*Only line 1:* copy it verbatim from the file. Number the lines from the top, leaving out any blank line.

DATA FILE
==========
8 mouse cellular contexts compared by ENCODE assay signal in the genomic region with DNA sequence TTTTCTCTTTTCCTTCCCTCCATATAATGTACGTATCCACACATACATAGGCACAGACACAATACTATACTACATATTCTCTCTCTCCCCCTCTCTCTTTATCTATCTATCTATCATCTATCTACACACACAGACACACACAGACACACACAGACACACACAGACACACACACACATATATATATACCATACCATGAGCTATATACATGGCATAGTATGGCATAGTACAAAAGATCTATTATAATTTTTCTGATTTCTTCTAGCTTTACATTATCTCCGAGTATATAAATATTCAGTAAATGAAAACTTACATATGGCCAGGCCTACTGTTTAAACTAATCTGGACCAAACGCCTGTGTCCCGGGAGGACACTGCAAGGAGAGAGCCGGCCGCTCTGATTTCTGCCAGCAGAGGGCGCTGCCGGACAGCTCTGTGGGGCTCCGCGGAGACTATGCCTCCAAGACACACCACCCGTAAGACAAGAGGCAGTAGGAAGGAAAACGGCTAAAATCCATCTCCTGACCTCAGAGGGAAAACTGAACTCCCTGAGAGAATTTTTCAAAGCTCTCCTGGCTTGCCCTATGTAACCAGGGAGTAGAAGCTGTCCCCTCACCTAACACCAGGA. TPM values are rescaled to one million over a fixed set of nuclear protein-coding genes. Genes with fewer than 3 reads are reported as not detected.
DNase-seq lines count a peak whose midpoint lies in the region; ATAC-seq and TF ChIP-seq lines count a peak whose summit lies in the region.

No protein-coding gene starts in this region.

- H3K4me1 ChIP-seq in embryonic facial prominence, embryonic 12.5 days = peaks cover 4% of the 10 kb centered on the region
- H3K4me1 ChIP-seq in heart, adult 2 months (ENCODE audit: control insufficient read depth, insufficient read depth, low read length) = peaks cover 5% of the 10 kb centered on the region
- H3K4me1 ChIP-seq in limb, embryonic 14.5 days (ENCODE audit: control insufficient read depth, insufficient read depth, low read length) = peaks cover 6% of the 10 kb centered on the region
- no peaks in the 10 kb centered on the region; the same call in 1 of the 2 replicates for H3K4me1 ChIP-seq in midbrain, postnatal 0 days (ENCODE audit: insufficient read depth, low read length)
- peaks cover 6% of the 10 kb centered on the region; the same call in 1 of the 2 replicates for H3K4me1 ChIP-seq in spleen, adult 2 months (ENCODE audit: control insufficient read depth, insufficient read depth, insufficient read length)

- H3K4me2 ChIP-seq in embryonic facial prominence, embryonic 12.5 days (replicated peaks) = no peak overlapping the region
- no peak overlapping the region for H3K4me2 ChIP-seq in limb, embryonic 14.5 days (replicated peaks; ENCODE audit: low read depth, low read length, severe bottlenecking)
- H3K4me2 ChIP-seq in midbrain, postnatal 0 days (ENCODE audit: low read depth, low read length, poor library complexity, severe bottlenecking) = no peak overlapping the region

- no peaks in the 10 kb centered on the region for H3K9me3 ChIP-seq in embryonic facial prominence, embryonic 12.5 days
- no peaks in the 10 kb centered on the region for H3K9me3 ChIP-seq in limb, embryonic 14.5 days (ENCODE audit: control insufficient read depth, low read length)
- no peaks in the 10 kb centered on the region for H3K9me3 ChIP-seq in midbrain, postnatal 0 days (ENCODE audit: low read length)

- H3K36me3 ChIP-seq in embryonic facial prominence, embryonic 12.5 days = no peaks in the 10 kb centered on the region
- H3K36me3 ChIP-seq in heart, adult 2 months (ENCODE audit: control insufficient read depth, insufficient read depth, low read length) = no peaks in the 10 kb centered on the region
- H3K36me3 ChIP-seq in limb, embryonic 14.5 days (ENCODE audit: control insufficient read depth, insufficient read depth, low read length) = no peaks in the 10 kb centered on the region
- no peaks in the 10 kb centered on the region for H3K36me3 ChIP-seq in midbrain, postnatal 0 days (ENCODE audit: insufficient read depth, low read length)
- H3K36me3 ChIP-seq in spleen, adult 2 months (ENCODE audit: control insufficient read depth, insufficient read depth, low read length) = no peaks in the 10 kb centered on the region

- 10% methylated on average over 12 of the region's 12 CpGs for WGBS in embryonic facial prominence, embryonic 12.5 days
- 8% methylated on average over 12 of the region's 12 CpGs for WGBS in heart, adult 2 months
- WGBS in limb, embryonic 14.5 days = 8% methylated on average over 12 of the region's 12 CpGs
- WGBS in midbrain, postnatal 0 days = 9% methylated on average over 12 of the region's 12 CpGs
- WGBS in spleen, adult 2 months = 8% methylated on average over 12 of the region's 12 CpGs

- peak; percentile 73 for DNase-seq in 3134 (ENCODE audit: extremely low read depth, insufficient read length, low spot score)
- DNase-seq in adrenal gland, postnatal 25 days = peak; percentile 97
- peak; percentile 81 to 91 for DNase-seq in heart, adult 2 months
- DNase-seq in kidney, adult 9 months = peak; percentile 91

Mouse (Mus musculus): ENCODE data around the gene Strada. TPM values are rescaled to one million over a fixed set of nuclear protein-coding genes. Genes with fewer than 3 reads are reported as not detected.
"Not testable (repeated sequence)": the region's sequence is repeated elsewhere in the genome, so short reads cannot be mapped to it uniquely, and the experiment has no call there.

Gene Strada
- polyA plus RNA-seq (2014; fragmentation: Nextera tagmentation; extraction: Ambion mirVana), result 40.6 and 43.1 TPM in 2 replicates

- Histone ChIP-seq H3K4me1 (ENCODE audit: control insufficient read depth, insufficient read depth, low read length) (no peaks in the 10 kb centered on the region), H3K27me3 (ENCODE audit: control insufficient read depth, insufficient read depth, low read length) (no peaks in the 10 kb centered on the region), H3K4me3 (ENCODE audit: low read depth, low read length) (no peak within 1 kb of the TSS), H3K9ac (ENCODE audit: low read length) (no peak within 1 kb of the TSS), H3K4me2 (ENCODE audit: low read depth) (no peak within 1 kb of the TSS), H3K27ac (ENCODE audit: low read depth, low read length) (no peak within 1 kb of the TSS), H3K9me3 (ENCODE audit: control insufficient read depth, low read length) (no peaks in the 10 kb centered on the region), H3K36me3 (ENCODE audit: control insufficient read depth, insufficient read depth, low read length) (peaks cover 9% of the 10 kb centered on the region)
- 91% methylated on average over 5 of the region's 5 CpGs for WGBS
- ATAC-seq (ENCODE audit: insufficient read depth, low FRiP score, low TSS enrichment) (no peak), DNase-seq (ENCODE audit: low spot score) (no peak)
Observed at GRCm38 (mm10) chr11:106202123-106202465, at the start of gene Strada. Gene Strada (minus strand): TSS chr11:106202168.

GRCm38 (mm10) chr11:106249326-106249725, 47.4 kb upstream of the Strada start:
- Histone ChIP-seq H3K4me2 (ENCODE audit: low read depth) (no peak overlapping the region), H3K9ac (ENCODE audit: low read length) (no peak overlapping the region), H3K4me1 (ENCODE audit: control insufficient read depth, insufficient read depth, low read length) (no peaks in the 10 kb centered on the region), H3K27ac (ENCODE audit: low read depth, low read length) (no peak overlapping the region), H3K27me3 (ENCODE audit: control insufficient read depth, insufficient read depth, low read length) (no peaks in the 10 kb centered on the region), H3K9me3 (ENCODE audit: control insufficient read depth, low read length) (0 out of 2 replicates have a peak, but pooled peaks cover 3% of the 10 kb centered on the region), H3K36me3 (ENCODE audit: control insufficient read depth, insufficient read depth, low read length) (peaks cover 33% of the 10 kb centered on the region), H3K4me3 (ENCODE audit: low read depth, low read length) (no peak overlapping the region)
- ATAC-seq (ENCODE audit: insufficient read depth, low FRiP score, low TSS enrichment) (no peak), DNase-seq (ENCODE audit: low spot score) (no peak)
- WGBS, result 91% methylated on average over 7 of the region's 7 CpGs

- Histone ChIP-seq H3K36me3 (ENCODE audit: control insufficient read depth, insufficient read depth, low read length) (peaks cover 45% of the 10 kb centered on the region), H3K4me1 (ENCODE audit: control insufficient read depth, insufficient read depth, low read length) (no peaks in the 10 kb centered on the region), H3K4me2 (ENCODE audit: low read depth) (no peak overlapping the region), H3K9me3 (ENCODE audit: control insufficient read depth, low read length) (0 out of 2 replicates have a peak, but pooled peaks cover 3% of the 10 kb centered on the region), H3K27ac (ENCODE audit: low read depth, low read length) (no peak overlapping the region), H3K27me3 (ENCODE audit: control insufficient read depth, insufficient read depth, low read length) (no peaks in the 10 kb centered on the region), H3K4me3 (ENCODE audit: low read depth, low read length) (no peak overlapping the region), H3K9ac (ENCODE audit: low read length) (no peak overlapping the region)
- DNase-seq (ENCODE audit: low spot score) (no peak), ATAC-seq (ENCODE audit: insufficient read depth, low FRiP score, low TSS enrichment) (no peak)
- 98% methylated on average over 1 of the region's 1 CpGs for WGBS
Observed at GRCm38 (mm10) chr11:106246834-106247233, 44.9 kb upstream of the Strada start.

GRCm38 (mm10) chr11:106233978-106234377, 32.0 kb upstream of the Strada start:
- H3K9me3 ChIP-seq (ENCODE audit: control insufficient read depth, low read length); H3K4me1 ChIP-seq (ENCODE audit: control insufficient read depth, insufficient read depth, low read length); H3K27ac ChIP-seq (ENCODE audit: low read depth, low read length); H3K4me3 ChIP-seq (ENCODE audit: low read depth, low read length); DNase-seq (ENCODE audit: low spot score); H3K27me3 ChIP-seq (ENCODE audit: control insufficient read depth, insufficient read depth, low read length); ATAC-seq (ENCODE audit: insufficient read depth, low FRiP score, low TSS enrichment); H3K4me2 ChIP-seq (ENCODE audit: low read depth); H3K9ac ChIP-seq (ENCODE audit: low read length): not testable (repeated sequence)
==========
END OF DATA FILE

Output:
8 mouse cellular contexts compared by ENCODE assay signal in the genomic region with DNA sequence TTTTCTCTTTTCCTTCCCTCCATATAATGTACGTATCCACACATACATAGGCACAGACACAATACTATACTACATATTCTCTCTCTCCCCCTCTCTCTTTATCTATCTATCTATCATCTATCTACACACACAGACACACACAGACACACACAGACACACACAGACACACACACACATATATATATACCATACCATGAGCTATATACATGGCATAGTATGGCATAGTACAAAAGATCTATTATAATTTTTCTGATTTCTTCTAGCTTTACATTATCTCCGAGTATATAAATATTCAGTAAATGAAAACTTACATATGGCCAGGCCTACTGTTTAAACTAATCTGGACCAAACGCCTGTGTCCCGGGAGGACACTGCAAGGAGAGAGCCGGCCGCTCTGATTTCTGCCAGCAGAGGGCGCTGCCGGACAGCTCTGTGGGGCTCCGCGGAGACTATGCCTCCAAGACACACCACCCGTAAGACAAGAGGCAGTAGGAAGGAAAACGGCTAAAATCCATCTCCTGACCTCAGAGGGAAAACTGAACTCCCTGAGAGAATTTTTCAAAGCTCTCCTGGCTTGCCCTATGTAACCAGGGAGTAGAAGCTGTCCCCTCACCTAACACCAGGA. TPM values are rescaled to one million over a fixed set of nuclear protein-coding genes. Genes with fewer than 3 reads are reported as not detected.